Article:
When US Vice President Mike Pence flew on Tuesday over the South China Sea in transit to the Association of Southeast Asian Nation (Asean) summit in Singapore, his air force plane passed within 50 miles of Chinese outposts in the contested Spratly Islands.
Upon landing at the summit, attended by regional leaders, Pence said his overflight was a type of “freedom of navigation” operation and that it was a message to China that the US “will not be intimidated” by Beijing’s warnings against US operations in areas it claims in the maritime region.
While Asean and China continue to negotiate a “code of conduct” in the disputed areas, talks that have been ongoing since 2002, President Donald Trump’s administration has made clear through toughened rhetoric and action that it won’t accept any final agreement that undermines or infringes on its interests in the area.
In recent months, the US Navy has upped the frequency of its Freedom of Navigation Operations (FONOPs) in the South China Sea. Earlier this month, for the first time, the US openly called on China to reverse its recent deployment of missiles and other advanced military assets to the area.
The South China Sea disputes were front and center at the recently concluded US-China Diplomatic and Security Dialogue in Washington, where US Secretary of State Mike Pompeo and Defense Secretary Jim Mattis held “frank and open” discussions with China’s senior Politburo member Yang Jiechi and Defense Minister Wei Fenghe.
At the meeting, American officials “called on China to withdraw its missile systems from disputed features in the Spratly Islands, and reaffirmed that all countries should avoid addressing disputes through coercion or intimidation,” according to a Pentagon statement.
“We have continued concerns about China’s activities and militarization in the South China Sea,” Pompeo said following the dialogue. “We pressed China to live up to its past commitments [not to militarize disputed land features] in this area.”
Underscoring that message, Asean leaders today (November 15) in a joint statement raised their collective “concern” over land reclamations and activities in the South China Sea, though without naming China specifically.
The joint statement said the activities “have eroded trust and confidence, increased tensions and may undermine peace, security and stability in the region.” Significantly, the word “concern” was omitted in the joint statement during the Philippines’ chairmanship of Asean in 2017.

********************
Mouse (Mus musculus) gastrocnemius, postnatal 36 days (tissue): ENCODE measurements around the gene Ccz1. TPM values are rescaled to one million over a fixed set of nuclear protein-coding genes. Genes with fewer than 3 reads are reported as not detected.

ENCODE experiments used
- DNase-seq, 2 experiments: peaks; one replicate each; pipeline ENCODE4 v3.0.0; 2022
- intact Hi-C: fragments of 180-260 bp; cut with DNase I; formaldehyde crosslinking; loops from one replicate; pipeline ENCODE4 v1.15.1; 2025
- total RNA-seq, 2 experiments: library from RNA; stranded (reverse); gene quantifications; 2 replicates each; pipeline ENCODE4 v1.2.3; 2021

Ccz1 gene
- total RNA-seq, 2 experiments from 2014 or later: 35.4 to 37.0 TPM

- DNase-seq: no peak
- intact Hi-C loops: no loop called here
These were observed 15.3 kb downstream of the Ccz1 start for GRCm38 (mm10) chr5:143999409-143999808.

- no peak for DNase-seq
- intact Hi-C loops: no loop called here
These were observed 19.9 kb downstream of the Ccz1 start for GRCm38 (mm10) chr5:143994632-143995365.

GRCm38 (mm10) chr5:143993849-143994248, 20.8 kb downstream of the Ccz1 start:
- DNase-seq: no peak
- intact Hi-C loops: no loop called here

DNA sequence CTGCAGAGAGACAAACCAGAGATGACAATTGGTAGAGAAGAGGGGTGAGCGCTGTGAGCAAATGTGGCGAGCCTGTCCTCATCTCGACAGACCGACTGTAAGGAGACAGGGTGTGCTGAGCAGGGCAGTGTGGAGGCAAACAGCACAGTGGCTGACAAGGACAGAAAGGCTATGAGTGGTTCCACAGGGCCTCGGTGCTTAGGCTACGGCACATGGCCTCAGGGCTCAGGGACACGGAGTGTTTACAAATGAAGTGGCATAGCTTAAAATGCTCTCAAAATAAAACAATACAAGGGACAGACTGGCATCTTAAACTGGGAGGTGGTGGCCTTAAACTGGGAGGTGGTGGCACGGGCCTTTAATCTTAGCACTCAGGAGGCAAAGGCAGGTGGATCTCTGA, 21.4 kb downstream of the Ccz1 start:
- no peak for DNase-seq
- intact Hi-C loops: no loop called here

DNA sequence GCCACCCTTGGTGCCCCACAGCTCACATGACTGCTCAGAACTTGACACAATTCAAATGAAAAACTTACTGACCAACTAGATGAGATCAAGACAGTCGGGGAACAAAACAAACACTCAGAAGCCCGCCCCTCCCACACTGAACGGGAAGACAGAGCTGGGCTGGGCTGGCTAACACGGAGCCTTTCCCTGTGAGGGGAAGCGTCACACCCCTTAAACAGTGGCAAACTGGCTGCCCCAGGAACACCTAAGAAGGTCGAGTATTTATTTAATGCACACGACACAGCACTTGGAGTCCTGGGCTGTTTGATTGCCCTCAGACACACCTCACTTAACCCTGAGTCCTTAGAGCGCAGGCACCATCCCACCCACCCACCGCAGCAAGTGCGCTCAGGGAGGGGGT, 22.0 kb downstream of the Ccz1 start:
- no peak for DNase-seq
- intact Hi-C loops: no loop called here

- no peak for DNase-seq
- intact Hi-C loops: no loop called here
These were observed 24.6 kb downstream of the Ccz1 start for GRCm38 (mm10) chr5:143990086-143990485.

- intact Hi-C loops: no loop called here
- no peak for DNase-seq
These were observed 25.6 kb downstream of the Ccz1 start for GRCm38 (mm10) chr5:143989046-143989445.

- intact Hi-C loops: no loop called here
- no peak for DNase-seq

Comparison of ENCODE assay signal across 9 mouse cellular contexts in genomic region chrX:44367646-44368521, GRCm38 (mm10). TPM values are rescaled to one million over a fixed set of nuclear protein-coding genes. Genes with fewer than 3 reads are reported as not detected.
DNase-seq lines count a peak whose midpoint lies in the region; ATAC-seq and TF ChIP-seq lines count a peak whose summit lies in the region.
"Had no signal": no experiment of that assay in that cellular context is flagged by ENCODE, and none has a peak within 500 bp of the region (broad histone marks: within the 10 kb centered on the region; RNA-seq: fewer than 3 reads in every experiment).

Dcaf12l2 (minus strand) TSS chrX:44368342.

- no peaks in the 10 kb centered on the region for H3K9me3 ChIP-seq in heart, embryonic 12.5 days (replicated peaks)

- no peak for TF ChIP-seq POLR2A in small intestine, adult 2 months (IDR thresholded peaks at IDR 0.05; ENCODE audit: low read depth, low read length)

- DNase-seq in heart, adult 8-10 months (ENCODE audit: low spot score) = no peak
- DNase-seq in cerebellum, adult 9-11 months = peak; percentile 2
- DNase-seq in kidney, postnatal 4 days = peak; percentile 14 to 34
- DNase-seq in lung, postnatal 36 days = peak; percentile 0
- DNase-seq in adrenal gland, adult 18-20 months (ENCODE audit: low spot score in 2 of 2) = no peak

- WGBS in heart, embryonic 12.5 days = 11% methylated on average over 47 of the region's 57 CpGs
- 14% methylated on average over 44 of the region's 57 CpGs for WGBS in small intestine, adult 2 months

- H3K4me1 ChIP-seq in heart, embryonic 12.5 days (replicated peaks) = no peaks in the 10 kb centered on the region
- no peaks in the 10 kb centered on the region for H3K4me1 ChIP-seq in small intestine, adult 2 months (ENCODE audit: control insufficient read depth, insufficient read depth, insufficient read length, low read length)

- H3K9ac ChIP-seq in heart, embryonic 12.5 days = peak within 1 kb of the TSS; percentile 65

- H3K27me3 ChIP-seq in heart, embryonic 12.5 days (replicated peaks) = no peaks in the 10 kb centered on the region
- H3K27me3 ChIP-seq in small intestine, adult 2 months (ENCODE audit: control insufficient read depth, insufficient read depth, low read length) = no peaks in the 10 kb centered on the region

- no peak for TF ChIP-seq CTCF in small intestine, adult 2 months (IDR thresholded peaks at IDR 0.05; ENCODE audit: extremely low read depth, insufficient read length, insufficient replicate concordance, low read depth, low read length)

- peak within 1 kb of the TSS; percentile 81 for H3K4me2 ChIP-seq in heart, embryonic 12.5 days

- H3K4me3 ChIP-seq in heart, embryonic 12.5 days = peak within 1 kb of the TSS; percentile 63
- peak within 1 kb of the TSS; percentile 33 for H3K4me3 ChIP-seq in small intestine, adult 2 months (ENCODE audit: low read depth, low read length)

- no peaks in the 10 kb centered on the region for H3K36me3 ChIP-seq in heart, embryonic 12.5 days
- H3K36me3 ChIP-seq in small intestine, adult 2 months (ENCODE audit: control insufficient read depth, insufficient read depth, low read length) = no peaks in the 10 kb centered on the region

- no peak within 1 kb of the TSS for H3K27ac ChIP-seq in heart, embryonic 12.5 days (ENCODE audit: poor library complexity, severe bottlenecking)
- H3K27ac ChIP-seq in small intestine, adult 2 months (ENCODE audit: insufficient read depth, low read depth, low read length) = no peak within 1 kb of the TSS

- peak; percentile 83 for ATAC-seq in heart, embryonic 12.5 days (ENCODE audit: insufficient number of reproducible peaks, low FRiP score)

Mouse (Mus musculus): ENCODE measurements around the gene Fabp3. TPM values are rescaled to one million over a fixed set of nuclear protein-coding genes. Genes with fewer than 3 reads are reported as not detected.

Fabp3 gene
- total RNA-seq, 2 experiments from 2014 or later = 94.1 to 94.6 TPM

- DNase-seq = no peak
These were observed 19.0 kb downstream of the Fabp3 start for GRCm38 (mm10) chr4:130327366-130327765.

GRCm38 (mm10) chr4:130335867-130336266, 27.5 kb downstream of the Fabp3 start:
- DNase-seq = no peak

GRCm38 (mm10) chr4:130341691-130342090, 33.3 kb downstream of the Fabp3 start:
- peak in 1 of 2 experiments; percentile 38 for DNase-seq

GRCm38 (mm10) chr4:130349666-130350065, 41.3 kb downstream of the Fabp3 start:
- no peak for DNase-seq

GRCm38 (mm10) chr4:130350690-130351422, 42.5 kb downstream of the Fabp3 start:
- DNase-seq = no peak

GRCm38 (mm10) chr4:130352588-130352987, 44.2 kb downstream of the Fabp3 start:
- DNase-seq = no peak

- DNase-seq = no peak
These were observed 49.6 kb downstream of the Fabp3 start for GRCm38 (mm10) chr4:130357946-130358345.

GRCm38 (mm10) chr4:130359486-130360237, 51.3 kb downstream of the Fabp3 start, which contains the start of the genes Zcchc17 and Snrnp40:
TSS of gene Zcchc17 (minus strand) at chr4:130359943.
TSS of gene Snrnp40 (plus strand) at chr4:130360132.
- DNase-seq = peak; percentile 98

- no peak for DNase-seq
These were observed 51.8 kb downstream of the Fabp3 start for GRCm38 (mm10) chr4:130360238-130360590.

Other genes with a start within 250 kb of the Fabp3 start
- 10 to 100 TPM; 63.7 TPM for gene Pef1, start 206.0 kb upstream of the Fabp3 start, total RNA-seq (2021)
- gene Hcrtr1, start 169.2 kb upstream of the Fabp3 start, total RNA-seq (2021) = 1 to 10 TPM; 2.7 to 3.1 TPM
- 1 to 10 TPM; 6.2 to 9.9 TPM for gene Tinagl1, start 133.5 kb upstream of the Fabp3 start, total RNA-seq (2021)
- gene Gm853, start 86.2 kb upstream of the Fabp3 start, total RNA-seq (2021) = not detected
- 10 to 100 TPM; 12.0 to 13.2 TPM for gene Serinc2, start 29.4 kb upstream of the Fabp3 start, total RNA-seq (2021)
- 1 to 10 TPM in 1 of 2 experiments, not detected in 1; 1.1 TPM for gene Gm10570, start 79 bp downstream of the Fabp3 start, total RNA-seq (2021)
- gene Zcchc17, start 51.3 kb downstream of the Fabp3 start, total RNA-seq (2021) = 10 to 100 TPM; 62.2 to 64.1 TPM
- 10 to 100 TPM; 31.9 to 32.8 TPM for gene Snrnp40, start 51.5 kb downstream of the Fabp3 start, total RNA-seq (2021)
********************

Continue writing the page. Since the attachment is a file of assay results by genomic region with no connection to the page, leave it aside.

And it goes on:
Back in 2015, Chinese President Xi Jinping reassured former US President Barack Obama at the White House’s Rose Garden that Beijing would not militarize its then newly-built artificial islands in the South China Sea.
“I conveyed to President Xi our significant concerns over land reclamation, construction and the militarization of disputed areas, which makes it harder for countries in the region to resolve disagreements peacefully,” Obama said back then.
The Chinese leader said then that “[r]elevant construction activity that China is undertaking in the [Spratly] Islands does not target or impact any country and there is no intention to militarize [them].”
But China’s deployment of surface-to-air missiles and anti-cruise missile systems to contested islands earlier this year have belied Xi’s promise. It wasn’t clear at first if the weapons deployments were temporary for training purposes, but America’s recent call for their removal indicates they are still in place.
During a media briefing in Singapore ahead of the Asean summit, US National Security Adviser John Bolton said, “the outcome has to be mutually acceptable, and also has to be acceptable to all the countries that have legitimate maritime and naval rights to transit and other associate rights that we don’t want to see infringed.”
Mattis, meanwhile, made it clear during his visit to Singapore on November 9 that Washington will continue, “to fly, sail and operate wherever international law allows and our national interests demand,” and declared the US “cannot accept the [China’s] militarization of the South China Sea or any coercion in this region.”